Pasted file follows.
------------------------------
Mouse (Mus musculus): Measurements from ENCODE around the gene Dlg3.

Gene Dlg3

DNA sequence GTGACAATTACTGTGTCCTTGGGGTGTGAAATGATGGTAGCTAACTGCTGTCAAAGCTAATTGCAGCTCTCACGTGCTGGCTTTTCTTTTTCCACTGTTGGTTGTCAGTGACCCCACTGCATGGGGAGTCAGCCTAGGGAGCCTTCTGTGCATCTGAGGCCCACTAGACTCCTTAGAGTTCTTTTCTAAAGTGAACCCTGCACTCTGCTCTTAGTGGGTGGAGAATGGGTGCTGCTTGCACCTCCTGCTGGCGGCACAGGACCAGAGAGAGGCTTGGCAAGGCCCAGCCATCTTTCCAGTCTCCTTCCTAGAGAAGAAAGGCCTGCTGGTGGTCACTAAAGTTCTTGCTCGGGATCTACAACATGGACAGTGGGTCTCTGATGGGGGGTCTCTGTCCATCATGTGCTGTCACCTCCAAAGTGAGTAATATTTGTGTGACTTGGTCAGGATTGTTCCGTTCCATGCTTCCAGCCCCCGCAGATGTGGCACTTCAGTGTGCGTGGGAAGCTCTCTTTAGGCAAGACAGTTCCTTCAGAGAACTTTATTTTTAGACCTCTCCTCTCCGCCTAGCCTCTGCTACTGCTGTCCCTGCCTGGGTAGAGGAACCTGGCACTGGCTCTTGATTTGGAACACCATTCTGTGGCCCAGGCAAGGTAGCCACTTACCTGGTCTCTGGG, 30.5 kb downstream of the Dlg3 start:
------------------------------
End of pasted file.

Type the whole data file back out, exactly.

Mouse (Mus musculus): Measurements from ENCODE around the gene Dlg3.

Gene Dlg3

DNA sequence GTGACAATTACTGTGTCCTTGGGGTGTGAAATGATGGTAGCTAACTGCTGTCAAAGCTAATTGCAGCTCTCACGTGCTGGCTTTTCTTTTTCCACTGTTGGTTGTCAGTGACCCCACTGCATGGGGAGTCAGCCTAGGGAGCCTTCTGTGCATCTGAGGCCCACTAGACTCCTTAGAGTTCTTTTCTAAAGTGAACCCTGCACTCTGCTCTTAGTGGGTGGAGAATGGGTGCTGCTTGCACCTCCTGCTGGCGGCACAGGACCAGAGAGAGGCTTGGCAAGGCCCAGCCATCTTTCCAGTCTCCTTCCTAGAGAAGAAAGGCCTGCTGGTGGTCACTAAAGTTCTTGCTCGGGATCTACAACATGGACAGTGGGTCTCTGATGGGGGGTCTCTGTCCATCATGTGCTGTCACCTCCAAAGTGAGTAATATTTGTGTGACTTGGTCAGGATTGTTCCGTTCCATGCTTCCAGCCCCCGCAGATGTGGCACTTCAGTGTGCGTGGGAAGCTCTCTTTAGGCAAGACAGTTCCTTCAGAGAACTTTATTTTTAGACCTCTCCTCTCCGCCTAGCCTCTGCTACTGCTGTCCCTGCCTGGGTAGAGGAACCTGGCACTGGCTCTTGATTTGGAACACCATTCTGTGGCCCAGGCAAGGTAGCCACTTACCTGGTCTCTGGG, 30.5 kb downstream of the Dlg3 start: